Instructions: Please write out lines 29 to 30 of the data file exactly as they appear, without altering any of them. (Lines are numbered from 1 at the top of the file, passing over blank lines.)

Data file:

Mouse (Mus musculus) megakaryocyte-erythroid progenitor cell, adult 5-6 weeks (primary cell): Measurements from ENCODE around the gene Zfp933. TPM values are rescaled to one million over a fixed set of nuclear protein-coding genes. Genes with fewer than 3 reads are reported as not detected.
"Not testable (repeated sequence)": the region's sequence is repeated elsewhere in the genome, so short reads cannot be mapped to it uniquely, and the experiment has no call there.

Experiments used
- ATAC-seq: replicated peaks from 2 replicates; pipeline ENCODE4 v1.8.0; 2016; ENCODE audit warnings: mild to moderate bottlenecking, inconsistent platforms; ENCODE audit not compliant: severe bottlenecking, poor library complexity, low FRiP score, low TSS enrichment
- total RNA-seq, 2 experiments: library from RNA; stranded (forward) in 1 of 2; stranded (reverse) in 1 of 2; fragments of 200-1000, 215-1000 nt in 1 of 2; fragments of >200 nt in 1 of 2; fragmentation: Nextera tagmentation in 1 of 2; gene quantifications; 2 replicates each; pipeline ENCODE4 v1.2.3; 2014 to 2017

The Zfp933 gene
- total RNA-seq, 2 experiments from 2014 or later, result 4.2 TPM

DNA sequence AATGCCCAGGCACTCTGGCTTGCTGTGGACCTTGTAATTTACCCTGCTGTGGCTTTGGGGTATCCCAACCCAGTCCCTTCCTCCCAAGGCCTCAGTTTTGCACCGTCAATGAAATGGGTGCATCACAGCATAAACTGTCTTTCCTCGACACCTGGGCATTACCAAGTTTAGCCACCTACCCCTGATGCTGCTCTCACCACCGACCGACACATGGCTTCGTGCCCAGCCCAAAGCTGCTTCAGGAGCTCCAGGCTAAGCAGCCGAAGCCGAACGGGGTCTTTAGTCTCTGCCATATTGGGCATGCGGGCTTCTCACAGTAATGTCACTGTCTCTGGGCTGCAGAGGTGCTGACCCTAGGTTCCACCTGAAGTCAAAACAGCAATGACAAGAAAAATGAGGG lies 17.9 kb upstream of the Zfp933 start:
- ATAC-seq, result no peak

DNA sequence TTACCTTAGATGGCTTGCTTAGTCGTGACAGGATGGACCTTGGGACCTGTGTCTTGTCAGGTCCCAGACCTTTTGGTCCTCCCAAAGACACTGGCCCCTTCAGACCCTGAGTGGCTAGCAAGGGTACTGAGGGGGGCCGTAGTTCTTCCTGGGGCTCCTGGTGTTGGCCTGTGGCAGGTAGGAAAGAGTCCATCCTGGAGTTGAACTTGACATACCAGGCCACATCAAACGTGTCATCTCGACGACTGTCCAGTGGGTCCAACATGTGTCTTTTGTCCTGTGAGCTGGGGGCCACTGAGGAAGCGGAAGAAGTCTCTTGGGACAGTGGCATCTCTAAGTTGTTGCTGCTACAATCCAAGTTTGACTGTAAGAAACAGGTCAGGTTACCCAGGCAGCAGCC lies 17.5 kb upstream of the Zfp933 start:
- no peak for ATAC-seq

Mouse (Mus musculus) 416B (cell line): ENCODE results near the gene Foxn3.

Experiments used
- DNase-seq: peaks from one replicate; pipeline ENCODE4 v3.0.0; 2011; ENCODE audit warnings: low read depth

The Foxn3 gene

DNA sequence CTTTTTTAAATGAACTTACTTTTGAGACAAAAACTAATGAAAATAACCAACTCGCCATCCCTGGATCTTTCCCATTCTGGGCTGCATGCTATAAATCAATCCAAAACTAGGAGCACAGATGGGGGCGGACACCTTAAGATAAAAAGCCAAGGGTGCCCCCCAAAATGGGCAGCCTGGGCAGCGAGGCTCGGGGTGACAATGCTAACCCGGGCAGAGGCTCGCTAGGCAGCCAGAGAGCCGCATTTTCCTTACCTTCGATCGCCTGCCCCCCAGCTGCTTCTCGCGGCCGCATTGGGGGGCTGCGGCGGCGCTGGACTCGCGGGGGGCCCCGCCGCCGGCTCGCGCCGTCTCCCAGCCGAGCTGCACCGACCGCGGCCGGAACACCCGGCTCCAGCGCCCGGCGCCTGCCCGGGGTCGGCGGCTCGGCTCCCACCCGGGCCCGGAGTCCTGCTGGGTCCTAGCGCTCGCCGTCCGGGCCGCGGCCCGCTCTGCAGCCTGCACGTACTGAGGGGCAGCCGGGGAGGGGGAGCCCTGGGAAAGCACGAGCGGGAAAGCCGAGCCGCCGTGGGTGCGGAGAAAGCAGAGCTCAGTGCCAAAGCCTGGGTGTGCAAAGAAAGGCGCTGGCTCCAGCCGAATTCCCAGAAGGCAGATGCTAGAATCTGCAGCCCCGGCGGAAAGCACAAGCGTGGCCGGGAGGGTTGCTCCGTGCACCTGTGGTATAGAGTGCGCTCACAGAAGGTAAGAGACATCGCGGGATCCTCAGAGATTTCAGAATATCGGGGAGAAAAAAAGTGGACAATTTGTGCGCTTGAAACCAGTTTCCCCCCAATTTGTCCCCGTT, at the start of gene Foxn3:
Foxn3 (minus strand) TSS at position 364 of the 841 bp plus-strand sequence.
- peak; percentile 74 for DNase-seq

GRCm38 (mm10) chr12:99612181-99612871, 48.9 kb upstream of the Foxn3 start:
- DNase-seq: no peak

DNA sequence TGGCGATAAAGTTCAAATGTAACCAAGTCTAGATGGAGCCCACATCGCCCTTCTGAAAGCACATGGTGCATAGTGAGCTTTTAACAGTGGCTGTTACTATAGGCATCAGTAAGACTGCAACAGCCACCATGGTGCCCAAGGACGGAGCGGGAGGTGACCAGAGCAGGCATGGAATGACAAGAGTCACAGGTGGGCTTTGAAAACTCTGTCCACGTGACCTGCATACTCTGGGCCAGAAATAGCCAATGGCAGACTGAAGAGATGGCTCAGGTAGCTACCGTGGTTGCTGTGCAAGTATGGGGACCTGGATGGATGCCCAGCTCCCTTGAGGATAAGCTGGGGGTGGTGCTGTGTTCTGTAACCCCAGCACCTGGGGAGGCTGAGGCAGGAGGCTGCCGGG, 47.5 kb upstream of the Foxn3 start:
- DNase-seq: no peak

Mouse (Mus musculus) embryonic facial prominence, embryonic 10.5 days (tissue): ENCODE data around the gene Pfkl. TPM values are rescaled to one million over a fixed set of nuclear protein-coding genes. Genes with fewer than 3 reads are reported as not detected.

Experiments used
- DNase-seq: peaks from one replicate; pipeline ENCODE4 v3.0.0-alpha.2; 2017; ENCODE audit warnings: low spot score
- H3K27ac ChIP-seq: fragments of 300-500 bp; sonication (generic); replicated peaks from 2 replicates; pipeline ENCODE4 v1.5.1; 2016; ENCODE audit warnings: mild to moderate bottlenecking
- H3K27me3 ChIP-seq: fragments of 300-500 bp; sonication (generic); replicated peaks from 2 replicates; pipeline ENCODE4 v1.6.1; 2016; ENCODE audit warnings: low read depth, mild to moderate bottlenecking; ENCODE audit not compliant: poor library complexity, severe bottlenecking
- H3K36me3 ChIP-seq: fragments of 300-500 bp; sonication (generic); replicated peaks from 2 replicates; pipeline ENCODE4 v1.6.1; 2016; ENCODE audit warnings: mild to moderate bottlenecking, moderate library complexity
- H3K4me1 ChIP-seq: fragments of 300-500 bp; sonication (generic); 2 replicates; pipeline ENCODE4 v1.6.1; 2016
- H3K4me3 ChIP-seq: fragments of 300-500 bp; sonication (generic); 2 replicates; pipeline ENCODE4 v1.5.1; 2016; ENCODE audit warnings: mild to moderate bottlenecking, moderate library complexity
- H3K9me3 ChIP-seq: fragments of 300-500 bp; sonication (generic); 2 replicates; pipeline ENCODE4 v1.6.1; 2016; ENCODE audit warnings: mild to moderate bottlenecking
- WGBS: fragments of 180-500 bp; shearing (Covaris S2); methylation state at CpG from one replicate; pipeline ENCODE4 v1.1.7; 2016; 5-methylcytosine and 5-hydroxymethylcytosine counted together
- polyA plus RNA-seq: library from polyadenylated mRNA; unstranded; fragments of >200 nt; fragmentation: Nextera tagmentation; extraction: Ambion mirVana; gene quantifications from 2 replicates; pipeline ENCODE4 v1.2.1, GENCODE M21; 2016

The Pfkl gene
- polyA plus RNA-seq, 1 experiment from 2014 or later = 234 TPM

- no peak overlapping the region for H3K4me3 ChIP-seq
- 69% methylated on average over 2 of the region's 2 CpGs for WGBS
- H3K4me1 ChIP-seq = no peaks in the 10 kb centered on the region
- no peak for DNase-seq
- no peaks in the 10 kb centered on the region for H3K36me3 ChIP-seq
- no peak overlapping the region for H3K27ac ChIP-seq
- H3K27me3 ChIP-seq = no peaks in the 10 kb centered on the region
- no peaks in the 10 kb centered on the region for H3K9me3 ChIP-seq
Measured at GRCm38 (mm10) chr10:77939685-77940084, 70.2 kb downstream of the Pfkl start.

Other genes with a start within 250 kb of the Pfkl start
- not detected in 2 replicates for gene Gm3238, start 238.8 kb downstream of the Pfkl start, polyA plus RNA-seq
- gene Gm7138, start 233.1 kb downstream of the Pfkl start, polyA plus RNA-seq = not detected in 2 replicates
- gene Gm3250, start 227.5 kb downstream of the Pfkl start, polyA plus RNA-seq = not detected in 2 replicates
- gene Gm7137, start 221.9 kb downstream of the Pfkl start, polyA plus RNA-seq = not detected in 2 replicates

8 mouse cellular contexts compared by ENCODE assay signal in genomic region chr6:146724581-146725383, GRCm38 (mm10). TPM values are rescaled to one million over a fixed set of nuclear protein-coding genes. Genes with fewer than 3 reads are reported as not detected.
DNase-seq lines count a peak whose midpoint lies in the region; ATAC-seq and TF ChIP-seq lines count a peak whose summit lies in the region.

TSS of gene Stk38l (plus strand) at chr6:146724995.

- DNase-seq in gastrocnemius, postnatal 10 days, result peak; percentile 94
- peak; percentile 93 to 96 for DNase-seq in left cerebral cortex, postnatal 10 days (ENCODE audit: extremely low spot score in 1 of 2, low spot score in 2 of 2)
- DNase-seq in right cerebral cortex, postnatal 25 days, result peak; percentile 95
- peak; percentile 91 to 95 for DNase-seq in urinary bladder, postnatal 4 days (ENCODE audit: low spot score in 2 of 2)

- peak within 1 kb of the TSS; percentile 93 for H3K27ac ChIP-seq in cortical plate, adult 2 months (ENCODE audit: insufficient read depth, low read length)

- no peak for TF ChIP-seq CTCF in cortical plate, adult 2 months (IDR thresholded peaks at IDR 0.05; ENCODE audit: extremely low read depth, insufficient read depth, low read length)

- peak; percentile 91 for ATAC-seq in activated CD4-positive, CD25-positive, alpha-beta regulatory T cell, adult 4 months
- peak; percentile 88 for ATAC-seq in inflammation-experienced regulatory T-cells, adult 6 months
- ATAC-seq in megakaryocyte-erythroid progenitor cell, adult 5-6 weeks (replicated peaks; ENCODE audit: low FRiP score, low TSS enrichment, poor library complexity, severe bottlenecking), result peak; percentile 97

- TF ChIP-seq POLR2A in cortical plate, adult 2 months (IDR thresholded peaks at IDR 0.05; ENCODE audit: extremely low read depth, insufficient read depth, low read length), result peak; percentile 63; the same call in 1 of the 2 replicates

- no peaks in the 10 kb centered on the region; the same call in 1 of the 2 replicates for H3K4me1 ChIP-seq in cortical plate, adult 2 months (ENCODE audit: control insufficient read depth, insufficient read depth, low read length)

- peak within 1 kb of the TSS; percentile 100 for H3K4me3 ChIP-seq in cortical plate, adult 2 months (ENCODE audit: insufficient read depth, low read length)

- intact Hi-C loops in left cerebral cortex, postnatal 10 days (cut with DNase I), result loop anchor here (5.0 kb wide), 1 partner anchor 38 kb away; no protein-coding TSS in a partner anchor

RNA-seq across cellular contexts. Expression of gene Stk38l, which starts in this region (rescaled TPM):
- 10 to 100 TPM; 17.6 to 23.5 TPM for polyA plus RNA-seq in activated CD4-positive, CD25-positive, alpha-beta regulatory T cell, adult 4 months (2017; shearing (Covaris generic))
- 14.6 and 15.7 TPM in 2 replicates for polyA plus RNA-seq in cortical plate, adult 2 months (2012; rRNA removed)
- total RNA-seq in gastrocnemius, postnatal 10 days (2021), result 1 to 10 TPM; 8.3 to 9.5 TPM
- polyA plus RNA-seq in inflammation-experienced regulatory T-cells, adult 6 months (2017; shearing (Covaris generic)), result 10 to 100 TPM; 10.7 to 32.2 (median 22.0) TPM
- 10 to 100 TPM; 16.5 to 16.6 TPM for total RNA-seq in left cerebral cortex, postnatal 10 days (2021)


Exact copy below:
- H3K4me1 ChIP-seq: fragments of 300-500 bp; sonication (generic); 2 replicates; pipeline ENCODE4 v1.6.1; 2016
- H3K4me3 ChIP-seq: fragments of 300-500 bp; sonication (generic); 2 replicates; pipeline ENCODE4 v1.5.1; 2016; ENCODE audit warnings: mild to moderate bottlenecking, moderate library complexity